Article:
Putting Money Into Sour Patch Farming

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A soursop farming enterprise in Nigeria has the potential to be financially rewarding due to the crop’s rising popularity both domestically and abroad.

The medicinal properties and sweet-sour flavor of the sourop fruit make it a popular ingredient in many sweet and savory recipes, including drinks, jams, jellies, and desserts.
The texture is meaty, and it has a milky white hue. The pulp can be eaten raw, and the juice has a tart, almost yogurt-like flavor; it’s also used in a variety of recipes, including smoothies, candies, fruit juice, and desserts.

The sourop plant takes three years to begin flowering and produces fruit in the same year; after that, it bears abundant fruit every other year. They bear fruit continuously throughout the year, with the best harvest occurring in May and June. The spines spread out and the once-shiny green color turns a dull or yellowish green when soursop is ready to be picked.

The southern region of the country is the traditional homeland of Sursop. Nigerian states in the middle belt, such as Plateau and Benue, also encourage soursop planting. Soursop growing is best done in a tropical climate with plenty of humidity and warmth.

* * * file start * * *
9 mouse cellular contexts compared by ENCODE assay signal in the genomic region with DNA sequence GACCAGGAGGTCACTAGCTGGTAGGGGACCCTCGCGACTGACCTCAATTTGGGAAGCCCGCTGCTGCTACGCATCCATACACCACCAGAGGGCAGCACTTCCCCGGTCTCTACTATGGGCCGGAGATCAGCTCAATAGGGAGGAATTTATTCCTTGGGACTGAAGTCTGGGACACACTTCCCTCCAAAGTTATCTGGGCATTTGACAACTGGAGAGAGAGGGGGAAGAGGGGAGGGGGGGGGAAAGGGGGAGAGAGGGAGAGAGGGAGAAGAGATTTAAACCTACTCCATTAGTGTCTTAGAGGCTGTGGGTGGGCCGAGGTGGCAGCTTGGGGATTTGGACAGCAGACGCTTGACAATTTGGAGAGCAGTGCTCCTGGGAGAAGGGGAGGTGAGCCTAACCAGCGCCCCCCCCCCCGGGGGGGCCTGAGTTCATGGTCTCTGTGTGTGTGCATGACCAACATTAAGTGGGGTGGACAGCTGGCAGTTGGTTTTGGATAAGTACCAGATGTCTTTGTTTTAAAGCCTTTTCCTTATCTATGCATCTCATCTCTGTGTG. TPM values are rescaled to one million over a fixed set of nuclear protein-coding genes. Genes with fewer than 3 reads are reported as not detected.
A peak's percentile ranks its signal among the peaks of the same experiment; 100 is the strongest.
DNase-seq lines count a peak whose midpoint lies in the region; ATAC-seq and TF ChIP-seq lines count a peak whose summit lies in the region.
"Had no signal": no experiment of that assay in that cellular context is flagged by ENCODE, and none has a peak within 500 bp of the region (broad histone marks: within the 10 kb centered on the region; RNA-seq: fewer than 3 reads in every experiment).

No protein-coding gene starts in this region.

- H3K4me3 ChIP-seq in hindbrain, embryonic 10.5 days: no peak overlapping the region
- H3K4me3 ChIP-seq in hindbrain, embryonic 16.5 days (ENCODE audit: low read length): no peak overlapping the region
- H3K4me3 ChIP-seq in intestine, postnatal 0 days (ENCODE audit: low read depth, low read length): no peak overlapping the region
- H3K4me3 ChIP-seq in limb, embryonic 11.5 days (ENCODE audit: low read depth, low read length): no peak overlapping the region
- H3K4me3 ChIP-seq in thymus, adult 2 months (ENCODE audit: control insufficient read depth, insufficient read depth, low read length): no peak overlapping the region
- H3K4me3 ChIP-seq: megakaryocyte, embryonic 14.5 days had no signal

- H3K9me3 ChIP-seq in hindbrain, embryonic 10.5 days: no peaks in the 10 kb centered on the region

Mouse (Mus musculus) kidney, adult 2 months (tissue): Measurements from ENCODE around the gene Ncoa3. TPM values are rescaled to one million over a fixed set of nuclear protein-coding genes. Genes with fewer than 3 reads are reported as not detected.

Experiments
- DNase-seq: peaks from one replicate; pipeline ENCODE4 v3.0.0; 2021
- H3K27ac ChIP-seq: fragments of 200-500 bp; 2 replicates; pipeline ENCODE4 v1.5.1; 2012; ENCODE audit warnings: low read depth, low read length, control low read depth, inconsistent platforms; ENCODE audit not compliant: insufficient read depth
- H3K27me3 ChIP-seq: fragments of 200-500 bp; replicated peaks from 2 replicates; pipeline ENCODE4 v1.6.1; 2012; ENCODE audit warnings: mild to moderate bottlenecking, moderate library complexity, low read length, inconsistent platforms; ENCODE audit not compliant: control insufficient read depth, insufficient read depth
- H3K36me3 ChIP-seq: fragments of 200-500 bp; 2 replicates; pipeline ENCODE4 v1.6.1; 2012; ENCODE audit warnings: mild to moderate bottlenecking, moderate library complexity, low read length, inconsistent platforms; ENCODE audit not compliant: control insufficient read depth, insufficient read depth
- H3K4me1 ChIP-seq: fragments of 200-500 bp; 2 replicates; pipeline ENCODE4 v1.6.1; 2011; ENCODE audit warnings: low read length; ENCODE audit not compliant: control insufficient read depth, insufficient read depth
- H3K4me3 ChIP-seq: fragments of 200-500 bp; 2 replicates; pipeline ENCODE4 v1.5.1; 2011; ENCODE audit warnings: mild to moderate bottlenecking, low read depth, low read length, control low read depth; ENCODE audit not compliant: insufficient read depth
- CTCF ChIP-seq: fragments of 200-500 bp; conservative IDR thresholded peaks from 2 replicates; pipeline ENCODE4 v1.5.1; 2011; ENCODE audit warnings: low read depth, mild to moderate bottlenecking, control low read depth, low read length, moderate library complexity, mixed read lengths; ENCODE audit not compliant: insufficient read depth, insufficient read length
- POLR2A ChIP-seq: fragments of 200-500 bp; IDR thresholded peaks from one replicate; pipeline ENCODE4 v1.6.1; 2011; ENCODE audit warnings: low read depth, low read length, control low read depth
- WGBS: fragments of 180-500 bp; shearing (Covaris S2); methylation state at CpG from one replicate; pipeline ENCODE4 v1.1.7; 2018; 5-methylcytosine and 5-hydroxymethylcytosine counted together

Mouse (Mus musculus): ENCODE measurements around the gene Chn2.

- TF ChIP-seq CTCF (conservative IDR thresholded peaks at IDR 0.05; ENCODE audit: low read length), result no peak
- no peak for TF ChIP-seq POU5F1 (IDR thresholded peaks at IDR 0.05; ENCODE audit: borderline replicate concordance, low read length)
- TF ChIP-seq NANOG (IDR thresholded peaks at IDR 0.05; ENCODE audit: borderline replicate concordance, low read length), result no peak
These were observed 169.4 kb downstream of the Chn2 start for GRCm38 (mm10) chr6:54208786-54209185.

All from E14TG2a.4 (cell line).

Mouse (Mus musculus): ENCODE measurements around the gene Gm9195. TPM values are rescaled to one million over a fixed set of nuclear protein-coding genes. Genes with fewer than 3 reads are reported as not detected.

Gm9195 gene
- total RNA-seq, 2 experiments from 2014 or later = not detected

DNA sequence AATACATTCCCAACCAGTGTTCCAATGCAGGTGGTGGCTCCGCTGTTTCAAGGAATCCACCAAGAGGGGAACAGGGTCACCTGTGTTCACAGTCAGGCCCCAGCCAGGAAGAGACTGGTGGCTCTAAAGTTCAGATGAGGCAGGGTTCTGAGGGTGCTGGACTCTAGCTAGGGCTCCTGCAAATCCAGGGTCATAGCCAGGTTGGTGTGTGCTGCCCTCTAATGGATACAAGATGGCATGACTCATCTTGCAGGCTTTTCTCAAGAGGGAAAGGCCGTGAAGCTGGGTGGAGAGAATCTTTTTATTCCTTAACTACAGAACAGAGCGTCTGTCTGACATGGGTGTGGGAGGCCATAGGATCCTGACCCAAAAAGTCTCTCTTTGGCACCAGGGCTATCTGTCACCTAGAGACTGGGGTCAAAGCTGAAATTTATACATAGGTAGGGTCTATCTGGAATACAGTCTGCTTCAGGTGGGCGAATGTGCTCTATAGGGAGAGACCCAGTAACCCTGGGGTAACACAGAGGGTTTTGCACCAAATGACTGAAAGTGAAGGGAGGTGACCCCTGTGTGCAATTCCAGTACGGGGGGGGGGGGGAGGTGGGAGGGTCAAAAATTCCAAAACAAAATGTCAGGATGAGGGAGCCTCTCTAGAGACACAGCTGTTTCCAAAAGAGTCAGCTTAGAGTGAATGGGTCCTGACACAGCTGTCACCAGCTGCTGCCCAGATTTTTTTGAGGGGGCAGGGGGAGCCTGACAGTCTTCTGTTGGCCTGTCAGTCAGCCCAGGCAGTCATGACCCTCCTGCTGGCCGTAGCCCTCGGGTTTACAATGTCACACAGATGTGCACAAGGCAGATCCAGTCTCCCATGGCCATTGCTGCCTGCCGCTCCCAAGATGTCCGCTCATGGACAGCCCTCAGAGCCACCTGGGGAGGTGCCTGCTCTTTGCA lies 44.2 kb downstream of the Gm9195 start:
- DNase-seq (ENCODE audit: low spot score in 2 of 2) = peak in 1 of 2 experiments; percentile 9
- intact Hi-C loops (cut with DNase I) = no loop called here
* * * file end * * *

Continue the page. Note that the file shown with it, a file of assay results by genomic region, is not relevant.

Investing in soursop can provide large earnings and is a lucrative cash crop. After three to five years of fast growth, the tree will start producing fruit. On the other hand, tropical trees that receive plenty of water reach a height of 4.5–5.5 m in about seven to nine years.

Sourcing your own soursop begins with a plot of land and some seeds. Findings indicate that the market price of a seedling is approximately N3,500. You might have to go out and acquire some land if you don’t already own enough. On an acre of land, you might need around N1.5 million to plant soursop. You might have to spend between N297,500 and N300,000 (or more, depending on the seedling price) to plant 85 seedlings on that acre of land.

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